The Ocean is My Temple: Communion With The Divine Through Wave Riding
“Communing with nature, dancing in the aquatic realm, immersed in the womb of Planet Earth, I have found the purest of joy while surfing.” – Shawn Zappo
I’ve been known to call myself a DIY World Religions major, always in a somewhat humorous manner of course. Truth be told, I have, over the span of many years, researched and practiced various religions and spiritual paths. Many times, my fanatical zeal led me to become burnt out and without the peace of mind that is normally promised by such practices.
I have found things that resonated with me in every so-called sacred text, things that I would call universal truths, and other things that made no sense at all. The fact that no particular religion ever fully made sense to me left me feeling “spiritually challenged” more often than not. Then one day I had a groundbreaking realization: surfing, the one thing I’ve loved almost my entire life, was my spiritual practice.
When surfing I’m fully present in the moment, I’m completely focused on what I’m doing. I’m not worrying about paying my rent this month, or working a 12 hour work day on Tuesday, or the innumerable forms of nonsense that pass though my head on the daily. I’m aware and awake, in the moment! I enter a state of what some would call meditation, one pointed focus, no-mind, and the like. In fact the title from the famous LSD-experimenting Harvard professor turned Western mystic of the 60s, Ram Dass’ book “BE HERE NOW” seems quite appropriate for the moments we experience while surfing. Being fully in the “now”, with no concept of past or future.
Surfing has the ability to take us to the quiet place in our mind, the space in between thoughts, that many mystics and sages spend a lifetime trying to access. We also become in tune with nature and her various modes, moods, and movements. As I think of the last swell that we just had here at home, it all becomes more apparent. The hard south winds that created the swell and chilled the water down, the varying tides that gave the waves different shapes throughout the day. At low tide, the waves were pitching fast and hollow. As the tide filled in, the faces became fatter, better for drawing out long turns as opposed to getting barreled. The offshore winds that groomed the waves from being a sloppy mess in the morning, to glassy peeling walls of water later in the afternoon. Spending time in the ocean riding waves, I find I’m in better tune with my internal state, while also gaining a greater understanding and appreciation of how Mother Nature works.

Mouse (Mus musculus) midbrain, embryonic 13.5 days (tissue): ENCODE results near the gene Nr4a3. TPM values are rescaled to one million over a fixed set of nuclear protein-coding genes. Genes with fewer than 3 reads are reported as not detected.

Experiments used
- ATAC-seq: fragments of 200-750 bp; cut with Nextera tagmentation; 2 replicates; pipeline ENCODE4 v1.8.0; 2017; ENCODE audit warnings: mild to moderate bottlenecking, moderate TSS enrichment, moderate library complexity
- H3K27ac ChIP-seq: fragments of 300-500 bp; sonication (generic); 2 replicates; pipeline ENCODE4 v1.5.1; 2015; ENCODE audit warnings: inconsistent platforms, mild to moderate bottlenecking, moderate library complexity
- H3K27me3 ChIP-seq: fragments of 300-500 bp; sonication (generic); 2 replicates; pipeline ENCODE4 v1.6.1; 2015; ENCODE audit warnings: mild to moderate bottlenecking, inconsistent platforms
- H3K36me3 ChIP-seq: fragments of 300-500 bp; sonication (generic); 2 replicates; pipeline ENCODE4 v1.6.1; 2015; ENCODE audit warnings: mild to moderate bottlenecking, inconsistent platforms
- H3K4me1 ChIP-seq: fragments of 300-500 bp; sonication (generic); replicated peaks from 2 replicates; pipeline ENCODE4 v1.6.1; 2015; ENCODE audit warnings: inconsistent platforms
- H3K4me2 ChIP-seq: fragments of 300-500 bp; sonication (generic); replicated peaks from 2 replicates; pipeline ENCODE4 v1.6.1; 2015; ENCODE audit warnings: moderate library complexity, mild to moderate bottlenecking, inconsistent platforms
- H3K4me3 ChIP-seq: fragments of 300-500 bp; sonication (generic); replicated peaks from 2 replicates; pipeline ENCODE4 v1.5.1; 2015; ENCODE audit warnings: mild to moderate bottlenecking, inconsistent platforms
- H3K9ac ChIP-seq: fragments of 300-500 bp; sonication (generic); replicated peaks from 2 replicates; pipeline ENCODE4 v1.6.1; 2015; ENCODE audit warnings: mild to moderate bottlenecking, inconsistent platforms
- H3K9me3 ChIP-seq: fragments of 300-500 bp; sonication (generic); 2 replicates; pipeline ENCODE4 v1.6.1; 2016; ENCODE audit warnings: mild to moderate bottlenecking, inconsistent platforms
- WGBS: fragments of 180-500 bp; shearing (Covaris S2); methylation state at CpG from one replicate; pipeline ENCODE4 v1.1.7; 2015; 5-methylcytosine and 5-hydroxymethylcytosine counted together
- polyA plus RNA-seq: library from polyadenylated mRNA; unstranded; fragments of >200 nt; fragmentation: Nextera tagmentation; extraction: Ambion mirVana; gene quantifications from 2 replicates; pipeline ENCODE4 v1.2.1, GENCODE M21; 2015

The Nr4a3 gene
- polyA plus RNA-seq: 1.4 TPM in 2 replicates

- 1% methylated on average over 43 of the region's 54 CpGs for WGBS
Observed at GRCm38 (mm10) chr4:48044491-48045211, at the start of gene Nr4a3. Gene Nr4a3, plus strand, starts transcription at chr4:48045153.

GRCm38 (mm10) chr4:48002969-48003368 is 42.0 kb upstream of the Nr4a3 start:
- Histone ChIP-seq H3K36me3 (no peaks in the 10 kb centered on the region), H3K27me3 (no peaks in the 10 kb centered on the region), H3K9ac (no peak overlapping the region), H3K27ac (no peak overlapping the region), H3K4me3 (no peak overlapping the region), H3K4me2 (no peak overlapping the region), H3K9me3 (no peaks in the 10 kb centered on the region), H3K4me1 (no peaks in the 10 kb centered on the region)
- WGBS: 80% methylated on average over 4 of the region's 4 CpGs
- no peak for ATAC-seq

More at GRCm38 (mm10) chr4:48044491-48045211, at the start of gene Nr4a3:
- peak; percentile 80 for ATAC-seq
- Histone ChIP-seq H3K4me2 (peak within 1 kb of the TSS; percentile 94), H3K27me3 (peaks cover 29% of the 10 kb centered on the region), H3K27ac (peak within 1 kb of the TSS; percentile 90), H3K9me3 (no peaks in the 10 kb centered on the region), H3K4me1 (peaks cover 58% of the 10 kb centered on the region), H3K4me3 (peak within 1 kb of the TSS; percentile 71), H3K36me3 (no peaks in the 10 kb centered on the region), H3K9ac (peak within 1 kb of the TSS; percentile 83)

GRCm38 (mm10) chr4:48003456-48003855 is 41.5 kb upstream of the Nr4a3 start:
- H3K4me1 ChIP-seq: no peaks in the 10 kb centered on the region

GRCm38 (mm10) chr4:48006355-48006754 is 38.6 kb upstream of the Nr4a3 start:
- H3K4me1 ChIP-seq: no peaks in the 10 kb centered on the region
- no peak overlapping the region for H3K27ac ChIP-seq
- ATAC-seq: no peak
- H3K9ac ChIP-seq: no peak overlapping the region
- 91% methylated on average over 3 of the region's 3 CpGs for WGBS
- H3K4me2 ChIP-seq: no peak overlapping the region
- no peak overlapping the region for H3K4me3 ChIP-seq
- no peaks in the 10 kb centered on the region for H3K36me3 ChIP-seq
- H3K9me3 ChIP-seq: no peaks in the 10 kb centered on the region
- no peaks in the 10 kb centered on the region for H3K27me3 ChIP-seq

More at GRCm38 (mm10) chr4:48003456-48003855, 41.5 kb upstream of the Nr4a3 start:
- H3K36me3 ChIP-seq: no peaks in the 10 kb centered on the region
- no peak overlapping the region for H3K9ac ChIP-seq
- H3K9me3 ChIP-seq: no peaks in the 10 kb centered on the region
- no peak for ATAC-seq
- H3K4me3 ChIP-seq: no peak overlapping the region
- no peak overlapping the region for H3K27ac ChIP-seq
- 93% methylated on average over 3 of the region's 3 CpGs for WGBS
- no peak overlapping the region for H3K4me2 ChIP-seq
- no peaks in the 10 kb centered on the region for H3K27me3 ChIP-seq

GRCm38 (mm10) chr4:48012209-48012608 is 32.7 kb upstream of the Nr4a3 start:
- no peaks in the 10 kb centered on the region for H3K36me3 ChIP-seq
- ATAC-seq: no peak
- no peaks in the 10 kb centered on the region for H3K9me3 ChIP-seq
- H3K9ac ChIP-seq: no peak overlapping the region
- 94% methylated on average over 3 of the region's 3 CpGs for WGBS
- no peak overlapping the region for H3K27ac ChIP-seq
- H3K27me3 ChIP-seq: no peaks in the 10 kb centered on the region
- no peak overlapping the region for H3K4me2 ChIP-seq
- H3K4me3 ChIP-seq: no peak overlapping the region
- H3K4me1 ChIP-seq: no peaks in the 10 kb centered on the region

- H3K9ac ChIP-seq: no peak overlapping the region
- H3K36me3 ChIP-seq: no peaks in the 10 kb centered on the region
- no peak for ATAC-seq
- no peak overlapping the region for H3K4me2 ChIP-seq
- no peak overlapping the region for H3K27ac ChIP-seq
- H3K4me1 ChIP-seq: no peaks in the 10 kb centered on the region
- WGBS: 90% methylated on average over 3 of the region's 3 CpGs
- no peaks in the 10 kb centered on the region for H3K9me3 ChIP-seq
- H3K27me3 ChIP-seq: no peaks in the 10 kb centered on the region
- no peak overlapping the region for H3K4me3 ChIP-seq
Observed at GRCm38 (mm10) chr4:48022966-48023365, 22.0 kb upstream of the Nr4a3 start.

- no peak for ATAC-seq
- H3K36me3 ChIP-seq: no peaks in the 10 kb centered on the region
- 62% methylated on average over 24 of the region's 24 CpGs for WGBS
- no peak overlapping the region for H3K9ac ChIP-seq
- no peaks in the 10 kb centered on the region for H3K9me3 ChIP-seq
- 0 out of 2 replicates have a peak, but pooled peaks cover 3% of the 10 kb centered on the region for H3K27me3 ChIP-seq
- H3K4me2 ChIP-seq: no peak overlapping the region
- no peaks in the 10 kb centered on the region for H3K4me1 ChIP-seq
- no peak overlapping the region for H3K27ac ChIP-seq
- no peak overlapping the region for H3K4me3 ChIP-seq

I started surfing sometime in the mid 80’s when the stereotype for surfers was Spicoli from “Fast Times at Ridgemont High”, the blonde haired, pot smoking, moronic half-wit that we all loved. Then came the rise of the jock-like professional surfer that was sold to us through the surf industry for years. Eventually, as my relationship with the ocean grew, I could not personally relate to either of these figures anymore. Surfing became something much deeper to me then summertime beach bum fun or aggressive competitive ferocity. The surf industry as it were could no longer define what surfing was supposed to be, because I had discovered for myself what surfing truly meant to me.
As I age and my relationship with surfing grows I gain a deeper understanding of the art itself as well as gaining insight into myself.
With the proper approach surf sessions can reveal much about what is going on inside us, as well as around us and sometimes even offer answers to the sometimes puzzling questions of life. Just as the bubbles of foam sit on top of the water as the waves churn the ocean, our subconscious thoughts come to the surface or forefront of our mind.
I find many times I recognize them, then they fade away and I’m mentally cleansed, as I immerse myself deeper in the session. The more focused I am on the experience of being in the water, life on the shore fades away, and then later as I rest afterwards, I may have gained some clarity.
If one were to ask me today what religion I practice today I may answer, the ocean is my temple, the wave is my deity, and riding waves is my act of worship or communion with the divine.
Now if that’s too deep, it’s ok. Just go surf, have fun, and enjoy the smile on your face.
All Photos: Fiona Mullen